Five oil majors are accused of downplaying the risks posed by fossil fuels since the 1950s, The New York Times reports.
The US state of California has sued five oil giants for their alleged role in downplaying the risk posed by fossil fuels while causing tens of billions of dollars in damage, The New York Times has reported.
The lawsuit, filed on Friday in the superior court of San Francisco, targeted Exxon Mobil, Shell, BP, ConocoPhillips and Chevron.
It is the most significant lawsuit to put the spotlight on the fossil fuel industry and demand the creation of a fund to compensate for future damages caused by climate-related disasters.
It follows numerous other cases brought by US cities, counties and states against fossil fuel interests over the impact of climate change, as well as alleged disinformation campaigns spanning decades.
California’s attorney general Rob Bonta, who is leading the case, claimed in the document the oil giants intentionally downplayed the risks posed by fossil fuels to the public since the 1950s – despite knowing their products were likely to lead to significant global warming.
“Oil and gas company executives have known for decades that reliance on fossil fuels would cause these catastrophic results, but they suppressed that information from the public and policymakers by actively pushing out disinformation on the topic,” read the 135-page complaint, as reported by the Times.
“Their deception caused a delayed societal response to global warming. And their misconduct has resulted in tremendous costs to people, property, and natural resources, which continue to unfold each day.”
Since the current wave of environmental litigation against fossil fuel firms began in 2017, the industry has sought to avoid state trials on procedural grounds.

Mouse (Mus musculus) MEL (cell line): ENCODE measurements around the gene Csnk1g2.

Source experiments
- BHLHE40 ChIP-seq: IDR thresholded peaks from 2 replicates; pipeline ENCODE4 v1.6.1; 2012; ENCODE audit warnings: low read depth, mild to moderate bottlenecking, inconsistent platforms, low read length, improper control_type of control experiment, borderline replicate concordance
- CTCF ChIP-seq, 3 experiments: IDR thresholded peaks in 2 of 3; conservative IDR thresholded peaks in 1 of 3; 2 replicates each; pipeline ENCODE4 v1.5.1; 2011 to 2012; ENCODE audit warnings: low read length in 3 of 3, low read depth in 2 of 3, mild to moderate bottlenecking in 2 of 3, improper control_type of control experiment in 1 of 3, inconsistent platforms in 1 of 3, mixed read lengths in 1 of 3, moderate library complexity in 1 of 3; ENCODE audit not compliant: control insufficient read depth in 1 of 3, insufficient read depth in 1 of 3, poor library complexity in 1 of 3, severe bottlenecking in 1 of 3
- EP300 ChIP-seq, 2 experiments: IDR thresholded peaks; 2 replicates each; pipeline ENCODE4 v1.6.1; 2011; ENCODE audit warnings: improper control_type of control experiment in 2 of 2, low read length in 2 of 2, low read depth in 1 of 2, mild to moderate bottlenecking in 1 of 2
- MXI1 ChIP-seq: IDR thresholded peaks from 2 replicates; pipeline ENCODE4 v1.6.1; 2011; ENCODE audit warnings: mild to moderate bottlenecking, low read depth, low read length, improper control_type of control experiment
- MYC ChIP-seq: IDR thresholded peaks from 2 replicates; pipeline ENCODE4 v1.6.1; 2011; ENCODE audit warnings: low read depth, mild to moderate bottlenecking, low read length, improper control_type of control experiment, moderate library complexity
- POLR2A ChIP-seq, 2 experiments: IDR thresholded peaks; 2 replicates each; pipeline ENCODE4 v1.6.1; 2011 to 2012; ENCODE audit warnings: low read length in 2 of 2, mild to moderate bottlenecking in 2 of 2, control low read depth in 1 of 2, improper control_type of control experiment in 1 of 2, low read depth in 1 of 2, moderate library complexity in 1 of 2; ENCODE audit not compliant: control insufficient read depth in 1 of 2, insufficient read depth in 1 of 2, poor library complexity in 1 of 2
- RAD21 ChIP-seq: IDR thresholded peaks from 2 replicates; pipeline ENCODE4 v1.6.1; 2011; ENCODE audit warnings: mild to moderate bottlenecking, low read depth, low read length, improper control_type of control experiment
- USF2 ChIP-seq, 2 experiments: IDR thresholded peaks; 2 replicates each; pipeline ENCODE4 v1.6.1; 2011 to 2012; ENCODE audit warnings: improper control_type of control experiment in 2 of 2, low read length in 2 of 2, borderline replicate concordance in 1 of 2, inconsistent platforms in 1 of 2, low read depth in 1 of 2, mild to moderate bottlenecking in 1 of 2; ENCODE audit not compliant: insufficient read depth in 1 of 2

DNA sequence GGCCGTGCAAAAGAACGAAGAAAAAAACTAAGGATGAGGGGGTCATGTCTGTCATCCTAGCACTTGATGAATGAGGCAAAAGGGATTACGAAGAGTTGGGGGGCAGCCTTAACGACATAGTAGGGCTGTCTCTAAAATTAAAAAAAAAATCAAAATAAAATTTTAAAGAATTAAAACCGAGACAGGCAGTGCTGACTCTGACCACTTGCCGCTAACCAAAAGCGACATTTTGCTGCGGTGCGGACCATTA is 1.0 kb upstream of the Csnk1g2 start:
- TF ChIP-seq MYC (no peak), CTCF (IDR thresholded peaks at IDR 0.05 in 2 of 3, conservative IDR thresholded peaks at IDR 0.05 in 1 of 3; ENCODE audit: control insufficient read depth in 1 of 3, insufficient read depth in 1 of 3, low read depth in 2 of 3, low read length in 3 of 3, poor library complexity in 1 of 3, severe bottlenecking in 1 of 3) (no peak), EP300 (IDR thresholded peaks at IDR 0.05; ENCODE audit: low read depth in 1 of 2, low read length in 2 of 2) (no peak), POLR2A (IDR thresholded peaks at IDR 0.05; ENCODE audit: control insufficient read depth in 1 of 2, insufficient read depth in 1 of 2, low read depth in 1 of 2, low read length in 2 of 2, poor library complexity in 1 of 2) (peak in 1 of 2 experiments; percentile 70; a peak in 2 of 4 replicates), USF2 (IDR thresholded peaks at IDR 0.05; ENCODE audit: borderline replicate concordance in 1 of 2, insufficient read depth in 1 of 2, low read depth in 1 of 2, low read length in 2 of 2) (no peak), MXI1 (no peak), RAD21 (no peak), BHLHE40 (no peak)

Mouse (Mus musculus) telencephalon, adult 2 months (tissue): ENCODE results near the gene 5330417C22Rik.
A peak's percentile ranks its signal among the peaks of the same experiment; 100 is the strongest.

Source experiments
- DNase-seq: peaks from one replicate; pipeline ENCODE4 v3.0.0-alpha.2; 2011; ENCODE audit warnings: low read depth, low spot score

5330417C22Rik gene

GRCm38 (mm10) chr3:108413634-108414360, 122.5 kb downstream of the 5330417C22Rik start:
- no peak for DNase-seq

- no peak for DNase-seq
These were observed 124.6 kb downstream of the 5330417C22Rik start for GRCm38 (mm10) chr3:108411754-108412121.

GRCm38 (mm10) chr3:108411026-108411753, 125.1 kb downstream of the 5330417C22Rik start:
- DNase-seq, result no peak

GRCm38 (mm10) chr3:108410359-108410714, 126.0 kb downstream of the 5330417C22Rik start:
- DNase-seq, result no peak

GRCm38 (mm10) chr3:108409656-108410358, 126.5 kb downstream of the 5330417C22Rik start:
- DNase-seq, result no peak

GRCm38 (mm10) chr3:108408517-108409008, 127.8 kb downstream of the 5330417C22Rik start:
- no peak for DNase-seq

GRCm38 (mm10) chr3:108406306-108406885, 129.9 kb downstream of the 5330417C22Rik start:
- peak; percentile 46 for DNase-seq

That effort received a major blow in May when the US Supreme Court declined to consider an appeal in two cases, meaning they could proceed.
The legal complaint highlights the destruction unfolding in California from climate change, including record heat, wildfires and drought.
“These folks had this information and lied to us, and we could have staved off some of the most significant consequences,” California Governor Gavin Newsom was quoted as saying. “It’s shameful. It’s sickens you to your core.”
The lawsuits are modelled on successful cases against Big Tobacco as well as against the pharmaceutical industry over the proliferation of opioids.
In his lawsuit, Bonta is not seeking compensation for damages related to a specific event, but rather to create a fund that would be used to pay for recovery from extreme weather events and mitigation and adaptation efforts across the state, the news report said.
No response by the oil majors to the California lawsuit was immediately available.
Oil companies have said in response to other lawsuits that policies to address climate change should come from the federal executive branch and Congress, not via a patchwork of decisions in court cases across the United States.